Polly, Annie, Elizabeth, Catherine and Mary-Jane are famous for the same thing, though they never met. They came from Fleet Street, Knightsbridge, Wolverhampton, Sweden, and Wales. They wrote ballads, ran coffee houses, lived on country estates, they breathed ink-dust from printing presses and escaped people-traffickers.
What they had in common was the year of their murders: 1888. The person responsible was never identified, but the character created by the press to fill that gap has become far more famous than any of these five women.
For more than a century, newspapers have been keen to tell us that “the Ripper” preyed on prostitutes. Not only is this untrue, as historian Hallie Rubenhold has discovered, it has prevented the real stories of these fascinating women from being told. Now, in this devastating narrative of five lives, Rubenhold finally sets the record straight, revealing a world not just of Dickens and Queen Victoria, but of poverty, homelessness and rampant misogyny. They died because they were in the wrong place at the wrong time—but their greatest misfortune was to be born a woman.
Hallie Rubenhold has written a fascinating true crime story highlighting five of Jack the Ripper’s victims – Polly, Annie, Elisabeth, Kate, and Mary Jane. After death, all of these women were labeled alcoholic prostitutes, but were they really?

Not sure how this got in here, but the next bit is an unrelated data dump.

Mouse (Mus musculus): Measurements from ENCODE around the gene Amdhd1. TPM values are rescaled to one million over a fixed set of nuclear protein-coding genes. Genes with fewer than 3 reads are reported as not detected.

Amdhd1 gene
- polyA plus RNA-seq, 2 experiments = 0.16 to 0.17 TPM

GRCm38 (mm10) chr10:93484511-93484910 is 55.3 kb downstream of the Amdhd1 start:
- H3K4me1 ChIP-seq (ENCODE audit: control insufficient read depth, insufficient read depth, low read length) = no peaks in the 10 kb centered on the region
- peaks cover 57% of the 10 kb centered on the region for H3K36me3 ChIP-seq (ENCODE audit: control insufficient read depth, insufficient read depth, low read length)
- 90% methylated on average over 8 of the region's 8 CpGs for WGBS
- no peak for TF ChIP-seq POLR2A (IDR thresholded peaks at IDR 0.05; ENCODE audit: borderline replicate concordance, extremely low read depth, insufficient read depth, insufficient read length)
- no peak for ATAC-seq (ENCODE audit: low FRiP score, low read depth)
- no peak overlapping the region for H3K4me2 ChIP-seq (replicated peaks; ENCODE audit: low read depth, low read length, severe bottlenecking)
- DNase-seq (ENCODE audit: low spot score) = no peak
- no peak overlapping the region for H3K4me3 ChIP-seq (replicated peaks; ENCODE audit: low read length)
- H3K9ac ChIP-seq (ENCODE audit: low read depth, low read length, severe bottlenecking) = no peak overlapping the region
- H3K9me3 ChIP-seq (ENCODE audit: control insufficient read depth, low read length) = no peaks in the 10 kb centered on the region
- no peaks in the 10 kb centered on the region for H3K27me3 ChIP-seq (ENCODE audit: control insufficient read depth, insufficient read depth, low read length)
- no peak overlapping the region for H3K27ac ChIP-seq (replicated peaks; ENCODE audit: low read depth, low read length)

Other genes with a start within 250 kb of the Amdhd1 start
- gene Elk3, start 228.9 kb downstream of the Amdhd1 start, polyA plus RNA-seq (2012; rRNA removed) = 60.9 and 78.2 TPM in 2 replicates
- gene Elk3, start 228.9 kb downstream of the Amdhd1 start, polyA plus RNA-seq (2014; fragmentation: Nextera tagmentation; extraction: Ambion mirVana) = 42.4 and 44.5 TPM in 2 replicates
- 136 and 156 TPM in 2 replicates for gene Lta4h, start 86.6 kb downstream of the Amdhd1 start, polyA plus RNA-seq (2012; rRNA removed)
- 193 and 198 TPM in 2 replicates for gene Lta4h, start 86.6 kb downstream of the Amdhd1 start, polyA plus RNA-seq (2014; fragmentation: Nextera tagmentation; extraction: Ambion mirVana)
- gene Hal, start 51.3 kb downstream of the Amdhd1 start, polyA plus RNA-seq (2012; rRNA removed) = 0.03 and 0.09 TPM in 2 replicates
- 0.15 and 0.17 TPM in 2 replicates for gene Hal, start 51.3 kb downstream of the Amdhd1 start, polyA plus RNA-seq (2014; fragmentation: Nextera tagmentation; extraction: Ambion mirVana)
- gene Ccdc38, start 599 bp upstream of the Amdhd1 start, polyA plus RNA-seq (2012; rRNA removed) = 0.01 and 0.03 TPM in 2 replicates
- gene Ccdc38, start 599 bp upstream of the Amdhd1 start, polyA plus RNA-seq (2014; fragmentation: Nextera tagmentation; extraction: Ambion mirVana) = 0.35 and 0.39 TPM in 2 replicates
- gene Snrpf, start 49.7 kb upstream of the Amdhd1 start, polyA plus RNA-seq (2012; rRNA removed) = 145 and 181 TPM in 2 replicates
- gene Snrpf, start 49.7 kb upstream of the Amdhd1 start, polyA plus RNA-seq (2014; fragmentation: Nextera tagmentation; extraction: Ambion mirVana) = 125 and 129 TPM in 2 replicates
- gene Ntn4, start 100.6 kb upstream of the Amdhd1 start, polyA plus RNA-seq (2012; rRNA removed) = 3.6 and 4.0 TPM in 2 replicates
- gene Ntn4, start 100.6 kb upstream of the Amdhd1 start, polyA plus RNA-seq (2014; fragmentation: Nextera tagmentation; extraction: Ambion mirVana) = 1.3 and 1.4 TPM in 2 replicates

An amazing amount of research has gone into the writing of this book! Through census records, marriage certificates, death certificates, newspaper articles, and so on these five women’s lives have been reconstructed unlike ever before. Jack the Ripper’s victims were assumed to all be alcoholic prostitutes, but there is far more to these women than what meets the eye. Many of them were married at some point, had children, worked, and so on. Yes, they all became down on their luck and made poor decisions, but the labels they received were not necessarily warranted.
It was impossible for every moment of these five women’s lives to be known. When needed Hallie Rubenhold tells the reader what was typical for the times to give us a sense of who they were, what they may have been thinking at the time, and why they may have made some of the decisions that they made.
Her vivid descriptions took me right to the Victorian Era. She managed to pull me into this story through the sights and sounds of the times. I learned a lot about what life was like during this time period in London for both the lower and the middle class.
It is such a shame that the police came to such quick assumptions as to who these women were. There were a number of omissions, inconsistencies, and unanswered questions that surrounded these horrific crimes. Maybe, just maybe if their deaths had been properly investigated their killer may have been apprehended. Sadly, this is something we will never know.
*Thank you Houghton Mifflin Harcourt for the opportunity to read and review this book via NetGalley for my honest opinion.
Genre: True Crime
Publisher: Houghton Mifflin Harcourt
Publication Date: 4/9/2019
Pages: 336 (eBook)
*Book 5/20 in the 20 Books of Summer reading challenge.
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